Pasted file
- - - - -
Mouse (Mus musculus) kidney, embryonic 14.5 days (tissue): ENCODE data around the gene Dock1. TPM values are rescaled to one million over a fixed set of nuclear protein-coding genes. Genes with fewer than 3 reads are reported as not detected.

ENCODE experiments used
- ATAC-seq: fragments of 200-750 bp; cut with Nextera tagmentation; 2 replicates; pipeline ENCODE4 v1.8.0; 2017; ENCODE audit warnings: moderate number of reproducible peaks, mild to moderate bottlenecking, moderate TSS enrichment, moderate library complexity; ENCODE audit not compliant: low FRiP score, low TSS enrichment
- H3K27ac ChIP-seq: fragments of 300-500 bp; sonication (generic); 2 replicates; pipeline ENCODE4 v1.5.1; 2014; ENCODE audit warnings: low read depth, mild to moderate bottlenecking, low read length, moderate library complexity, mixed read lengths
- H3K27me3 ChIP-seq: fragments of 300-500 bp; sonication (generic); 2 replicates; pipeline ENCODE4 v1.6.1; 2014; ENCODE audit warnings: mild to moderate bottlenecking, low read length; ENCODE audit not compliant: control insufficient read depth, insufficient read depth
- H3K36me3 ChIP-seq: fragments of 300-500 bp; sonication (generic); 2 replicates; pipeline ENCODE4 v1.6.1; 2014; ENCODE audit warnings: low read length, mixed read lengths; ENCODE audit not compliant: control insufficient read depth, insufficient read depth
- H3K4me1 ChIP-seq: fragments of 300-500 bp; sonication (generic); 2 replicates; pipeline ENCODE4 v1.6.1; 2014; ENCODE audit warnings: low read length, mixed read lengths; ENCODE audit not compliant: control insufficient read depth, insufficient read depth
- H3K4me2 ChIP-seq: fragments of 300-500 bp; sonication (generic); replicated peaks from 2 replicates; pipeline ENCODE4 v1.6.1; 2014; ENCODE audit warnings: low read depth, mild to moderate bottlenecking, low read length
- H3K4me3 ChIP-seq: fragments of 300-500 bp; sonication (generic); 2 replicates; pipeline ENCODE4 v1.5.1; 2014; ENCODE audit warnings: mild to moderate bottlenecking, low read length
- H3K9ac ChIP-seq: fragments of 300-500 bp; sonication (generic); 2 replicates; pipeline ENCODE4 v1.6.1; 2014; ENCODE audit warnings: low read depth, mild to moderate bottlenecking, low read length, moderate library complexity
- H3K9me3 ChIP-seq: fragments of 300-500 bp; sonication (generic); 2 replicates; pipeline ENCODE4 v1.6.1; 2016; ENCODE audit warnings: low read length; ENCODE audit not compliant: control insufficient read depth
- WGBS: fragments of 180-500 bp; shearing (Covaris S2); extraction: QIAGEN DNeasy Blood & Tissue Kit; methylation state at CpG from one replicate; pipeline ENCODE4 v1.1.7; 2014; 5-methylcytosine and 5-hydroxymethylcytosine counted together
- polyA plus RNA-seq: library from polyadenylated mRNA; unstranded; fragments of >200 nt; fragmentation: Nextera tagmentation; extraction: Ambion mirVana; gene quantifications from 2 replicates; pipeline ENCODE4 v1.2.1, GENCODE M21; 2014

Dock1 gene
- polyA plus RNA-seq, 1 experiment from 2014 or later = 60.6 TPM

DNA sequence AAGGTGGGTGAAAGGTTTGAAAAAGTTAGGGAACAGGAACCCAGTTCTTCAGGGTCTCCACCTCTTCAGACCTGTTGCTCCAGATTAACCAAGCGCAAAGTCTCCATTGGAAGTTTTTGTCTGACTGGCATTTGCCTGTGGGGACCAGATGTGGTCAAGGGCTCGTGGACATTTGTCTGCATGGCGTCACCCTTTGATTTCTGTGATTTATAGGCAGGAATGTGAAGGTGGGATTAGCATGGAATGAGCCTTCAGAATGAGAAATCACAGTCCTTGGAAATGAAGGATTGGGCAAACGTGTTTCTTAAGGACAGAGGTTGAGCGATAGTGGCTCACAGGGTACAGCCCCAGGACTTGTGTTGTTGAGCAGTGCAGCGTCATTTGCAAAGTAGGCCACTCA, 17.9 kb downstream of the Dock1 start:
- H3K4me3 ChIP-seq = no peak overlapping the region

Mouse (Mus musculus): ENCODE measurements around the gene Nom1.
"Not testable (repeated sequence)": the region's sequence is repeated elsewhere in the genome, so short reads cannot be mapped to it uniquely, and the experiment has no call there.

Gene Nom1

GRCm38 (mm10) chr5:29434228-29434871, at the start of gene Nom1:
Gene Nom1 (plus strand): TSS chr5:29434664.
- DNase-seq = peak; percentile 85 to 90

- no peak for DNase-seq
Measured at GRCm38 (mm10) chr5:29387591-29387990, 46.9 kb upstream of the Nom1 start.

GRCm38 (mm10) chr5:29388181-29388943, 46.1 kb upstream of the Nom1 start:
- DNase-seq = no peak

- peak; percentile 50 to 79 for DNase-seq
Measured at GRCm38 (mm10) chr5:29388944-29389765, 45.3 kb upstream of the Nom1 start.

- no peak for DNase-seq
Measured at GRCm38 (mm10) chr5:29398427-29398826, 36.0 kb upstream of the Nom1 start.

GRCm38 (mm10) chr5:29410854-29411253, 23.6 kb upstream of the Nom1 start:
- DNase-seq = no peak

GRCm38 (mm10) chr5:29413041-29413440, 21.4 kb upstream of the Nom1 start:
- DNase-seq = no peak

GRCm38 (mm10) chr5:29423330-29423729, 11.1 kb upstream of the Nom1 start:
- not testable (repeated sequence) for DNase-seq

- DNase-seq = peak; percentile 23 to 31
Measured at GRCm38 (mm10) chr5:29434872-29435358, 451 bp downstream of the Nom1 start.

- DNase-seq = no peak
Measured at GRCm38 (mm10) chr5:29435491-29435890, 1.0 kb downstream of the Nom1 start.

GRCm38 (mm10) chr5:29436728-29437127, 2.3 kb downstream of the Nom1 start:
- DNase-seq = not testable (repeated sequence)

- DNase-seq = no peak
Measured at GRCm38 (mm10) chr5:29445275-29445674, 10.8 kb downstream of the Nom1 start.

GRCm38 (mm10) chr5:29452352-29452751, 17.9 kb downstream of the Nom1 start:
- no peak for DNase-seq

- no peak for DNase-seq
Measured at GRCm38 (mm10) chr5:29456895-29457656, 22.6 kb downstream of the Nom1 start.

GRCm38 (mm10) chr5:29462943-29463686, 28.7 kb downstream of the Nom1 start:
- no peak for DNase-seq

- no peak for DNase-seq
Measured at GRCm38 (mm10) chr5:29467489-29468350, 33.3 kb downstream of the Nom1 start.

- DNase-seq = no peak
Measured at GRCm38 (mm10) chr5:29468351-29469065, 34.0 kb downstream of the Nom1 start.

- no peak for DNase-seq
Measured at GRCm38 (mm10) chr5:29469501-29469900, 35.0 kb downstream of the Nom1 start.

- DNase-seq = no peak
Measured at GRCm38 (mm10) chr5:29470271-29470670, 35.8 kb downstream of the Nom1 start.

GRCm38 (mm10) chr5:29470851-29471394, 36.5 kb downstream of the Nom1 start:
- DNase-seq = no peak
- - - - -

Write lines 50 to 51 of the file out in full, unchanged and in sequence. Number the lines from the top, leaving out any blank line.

GRCm38 (mm10) chr5:29462943-29463686, 28.7 kb downstream of the Nom1 start:
- no peak for DNase-seq